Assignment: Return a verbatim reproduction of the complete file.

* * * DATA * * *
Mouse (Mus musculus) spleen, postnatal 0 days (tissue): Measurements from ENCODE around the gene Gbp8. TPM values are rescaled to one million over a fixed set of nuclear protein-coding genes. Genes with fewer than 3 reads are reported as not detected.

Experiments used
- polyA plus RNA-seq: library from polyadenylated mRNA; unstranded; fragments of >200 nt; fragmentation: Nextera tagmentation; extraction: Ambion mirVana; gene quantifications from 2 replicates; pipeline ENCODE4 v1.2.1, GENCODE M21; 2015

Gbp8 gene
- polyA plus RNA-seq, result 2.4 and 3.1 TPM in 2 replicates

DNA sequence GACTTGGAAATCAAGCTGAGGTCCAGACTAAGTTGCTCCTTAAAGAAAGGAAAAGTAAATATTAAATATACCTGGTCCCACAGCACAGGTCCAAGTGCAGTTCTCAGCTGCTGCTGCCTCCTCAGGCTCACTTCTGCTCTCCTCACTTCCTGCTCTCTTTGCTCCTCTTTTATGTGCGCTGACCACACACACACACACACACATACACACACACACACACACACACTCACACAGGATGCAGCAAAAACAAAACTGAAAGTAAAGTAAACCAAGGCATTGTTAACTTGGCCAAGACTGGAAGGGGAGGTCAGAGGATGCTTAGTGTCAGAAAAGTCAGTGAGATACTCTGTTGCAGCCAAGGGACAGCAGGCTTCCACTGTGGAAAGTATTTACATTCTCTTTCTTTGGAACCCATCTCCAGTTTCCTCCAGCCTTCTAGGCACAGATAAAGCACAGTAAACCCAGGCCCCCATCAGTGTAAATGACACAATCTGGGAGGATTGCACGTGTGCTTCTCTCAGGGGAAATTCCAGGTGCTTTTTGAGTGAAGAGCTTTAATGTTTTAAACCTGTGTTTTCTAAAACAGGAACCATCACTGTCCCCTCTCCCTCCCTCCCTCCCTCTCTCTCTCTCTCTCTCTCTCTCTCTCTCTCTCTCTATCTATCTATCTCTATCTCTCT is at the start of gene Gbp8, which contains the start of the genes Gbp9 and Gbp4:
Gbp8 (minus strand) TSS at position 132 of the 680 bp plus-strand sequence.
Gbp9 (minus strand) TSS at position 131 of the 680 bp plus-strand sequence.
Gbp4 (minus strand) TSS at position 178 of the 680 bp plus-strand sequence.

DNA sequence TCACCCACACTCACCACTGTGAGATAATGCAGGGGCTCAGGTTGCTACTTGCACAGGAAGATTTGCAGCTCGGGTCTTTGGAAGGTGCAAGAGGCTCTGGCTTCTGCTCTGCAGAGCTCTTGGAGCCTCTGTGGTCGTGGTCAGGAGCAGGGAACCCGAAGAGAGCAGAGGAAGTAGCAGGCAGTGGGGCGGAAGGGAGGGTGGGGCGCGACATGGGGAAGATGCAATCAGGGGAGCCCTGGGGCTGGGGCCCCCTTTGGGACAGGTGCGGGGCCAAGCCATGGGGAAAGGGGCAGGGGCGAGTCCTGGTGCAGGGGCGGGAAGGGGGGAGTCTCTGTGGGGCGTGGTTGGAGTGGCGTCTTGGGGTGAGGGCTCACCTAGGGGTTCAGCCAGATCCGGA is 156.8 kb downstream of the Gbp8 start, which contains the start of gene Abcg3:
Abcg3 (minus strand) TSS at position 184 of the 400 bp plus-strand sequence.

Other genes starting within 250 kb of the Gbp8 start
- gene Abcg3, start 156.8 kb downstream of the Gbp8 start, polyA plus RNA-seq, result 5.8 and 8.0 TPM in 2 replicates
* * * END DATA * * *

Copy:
Mouse (Mus musculus) spleen, postnatal 0 days (tissue): Measurements from ENCODE around the gene Gbp8. TPM values are rescaled to one million over a fixed set of nuclear protein-coding genes. Genes with fewer than 3 reads are reported as not detected.

Experiments used
- polyA plus RNA-seq: library from polyadenylated mRNA; unstranded; fragments of >200 nt; fragmentation: Nextera tagmentation; extraction: Ambion mirVana; gene quantifications from 2 replicates; pipeline ENCODE4 v1.2.1, GENCODE M21; 2015

Gbp8 gene
- polyA plus RNA-seq, result 2.4 and 3.1 TPM in 2 replicates

DNA sequence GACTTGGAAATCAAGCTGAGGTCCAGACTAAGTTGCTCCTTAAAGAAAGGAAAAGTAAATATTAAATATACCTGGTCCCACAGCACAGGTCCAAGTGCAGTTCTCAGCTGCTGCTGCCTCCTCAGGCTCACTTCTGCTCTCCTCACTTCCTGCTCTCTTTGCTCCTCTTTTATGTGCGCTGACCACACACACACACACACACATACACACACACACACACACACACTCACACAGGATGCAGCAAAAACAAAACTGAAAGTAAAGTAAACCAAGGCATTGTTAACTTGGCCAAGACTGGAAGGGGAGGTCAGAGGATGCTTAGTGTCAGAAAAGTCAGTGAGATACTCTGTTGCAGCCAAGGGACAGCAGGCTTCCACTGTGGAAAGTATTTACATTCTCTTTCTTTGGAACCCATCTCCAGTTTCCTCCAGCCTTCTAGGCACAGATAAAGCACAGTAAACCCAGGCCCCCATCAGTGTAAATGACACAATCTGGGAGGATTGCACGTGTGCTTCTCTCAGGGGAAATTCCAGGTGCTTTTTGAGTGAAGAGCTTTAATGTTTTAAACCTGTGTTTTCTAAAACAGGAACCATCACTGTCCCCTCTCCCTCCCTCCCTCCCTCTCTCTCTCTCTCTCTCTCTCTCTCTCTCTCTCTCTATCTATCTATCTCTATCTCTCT is at the start of gene Gbp8, which contains the start of the genes Gbp9 and Gbp4:
Gbp8 (minus strand) TSS at position 132 of the 680 bp plus-strand sequence.
Gbp9 (minus strand) TSS at position 131 of the 680 bp plus-strand sequence.
Gbp4 (minus strand) TSS at position 178 of the 680 bp plus-strand sequence.

DNA sequence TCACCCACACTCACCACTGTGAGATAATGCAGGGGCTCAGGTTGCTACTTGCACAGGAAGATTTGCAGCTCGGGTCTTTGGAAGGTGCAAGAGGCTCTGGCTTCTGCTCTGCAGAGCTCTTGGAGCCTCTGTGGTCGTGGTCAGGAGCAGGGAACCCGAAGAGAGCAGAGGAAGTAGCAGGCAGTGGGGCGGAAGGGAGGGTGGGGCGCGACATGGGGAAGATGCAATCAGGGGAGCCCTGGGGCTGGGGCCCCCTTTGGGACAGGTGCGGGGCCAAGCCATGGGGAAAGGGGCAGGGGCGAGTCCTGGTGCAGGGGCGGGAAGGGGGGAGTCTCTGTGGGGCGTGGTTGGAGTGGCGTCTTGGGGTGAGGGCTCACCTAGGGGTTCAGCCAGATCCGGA is 156.8 kb downstream of the Gbp8 start, which contains the start of gene Abcg3:
Abcg3 (minus strand) TSS at position 184 of the 400 bp plus-strand sequence.

Other genes starting within 250 kb of the Gbp8 start
- gene Abcg3, start 156.8 kb downstream of the Gbp8 start, polyA plus RNA-seq, result 5.8 and 8.0 TPM in 2 replicates